Housing children who are not staying with their parents can be a nightmare, especially the younger teens. Many of them list their preferred roommates on their registration form, but many do not. Many of these requests contradict each other. You will think you are right back in Junior High school! Your best resource for determining who can room together and who can't is probably the Children's Program Coordinators. Plan on spending quite a bit of time on the phone with them trying to come up with a housing plan that will not set off World War III. You will also wind up calling individual parents. This is probably the most time-consuming single item on this list and will eat up whatever free time you have in late May/early June.
As things change (the Chairs accept people off the waitlist, people cancel or change their arrival/departure date, etc), be sure to enter those changes into RE as they occur. If you let them pile up, you are bound to forget to make an important change that results in somebody not being on the right boat list or something.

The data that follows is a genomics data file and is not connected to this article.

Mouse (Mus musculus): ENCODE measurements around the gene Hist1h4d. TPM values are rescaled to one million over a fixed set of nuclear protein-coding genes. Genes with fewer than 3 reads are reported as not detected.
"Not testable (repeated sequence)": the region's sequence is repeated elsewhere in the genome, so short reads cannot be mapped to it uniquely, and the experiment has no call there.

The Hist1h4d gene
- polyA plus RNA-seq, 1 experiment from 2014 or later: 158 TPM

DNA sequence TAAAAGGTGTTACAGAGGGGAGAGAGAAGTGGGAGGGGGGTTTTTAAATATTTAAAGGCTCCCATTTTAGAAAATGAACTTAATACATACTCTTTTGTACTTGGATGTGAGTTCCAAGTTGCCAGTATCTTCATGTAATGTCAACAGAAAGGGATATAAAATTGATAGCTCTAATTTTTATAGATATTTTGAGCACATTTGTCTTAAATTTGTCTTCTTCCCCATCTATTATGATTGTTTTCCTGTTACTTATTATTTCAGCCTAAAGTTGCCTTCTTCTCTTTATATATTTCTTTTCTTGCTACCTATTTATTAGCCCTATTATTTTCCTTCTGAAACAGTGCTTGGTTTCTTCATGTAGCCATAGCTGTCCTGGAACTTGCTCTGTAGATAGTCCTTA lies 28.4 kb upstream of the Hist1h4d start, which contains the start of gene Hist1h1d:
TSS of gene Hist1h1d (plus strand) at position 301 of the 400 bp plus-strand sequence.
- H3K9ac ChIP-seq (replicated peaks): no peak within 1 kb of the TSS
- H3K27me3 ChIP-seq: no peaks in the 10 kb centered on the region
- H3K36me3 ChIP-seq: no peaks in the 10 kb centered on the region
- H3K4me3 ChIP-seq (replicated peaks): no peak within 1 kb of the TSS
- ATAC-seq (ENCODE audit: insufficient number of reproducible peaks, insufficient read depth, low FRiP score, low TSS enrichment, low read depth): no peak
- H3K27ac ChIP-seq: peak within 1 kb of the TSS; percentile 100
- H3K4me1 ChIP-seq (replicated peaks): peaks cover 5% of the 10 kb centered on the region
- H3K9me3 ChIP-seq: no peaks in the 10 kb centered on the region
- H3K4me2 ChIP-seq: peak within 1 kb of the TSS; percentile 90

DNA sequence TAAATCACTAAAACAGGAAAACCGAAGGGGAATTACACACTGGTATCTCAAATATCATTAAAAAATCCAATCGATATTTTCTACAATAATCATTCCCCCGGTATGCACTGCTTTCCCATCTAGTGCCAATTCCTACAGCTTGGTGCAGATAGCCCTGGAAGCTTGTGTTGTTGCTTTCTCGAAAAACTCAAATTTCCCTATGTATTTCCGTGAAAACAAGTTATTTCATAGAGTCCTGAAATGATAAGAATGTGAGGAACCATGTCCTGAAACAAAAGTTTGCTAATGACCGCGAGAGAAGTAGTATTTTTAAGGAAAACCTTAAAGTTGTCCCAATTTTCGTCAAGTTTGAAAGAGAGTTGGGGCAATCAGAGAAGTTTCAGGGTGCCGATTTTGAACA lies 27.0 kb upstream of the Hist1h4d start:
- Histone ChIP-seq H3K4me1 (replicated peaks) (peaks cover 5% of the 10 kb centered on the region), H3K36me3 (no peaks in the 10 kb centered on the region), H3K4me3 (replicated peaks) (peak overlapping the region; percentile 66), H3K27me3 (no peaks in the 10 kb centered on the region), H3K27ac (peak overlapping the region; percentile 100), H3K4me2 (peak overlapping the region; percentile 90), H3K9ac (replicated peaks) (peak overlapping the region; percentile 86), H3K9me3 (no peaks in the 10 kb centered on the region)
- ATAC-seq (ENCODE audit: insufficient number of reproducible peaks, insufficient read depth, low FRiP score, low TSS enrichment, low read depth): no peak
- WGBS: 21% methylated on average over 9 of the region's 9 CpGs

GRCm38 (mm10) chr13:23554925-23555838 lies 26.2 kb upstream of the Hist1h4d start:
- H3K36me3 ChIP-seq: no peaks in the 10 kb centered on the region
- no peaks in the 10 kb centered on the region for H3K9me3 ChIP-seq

Requests for Single rooms and First-floor accommodations can be a problem. There are only 9 single rooms on the island, only 2 of which are first-floor Singles. There are only 11 first-floor rooms (other than the Motel Units), counting the 3 Accessible rooms in Cottage A. Excess applicants will wind up occupying what otherwise would be a Double room. You may have to get Mike's permission to move someone who requested a First-floor Standard room into a Motel Unit.
Get to know who likes what room or rooms, even if they don't put it on their registration form. You will inevitably screw this up the first year or two. Expect people, even your fellow ex-Chairs, to fuss at you when it happens.
Only a limited number of rooms have electrical outlets. They are supposed to be reserved for people who have a legitimate medical need. "I need to work all week, so I need to plug in my laptop" is NOT a legitimate medical need. A CPAP machine is. You will be amazed at how many people with CPAP machines forget to ask for a room with an outlet when they register. All the rooms on Atlantic Avenue (2nd floor of Atlantic House) have outlets. That is where you will house the very youngest children so their parents can use their remote baby monitors.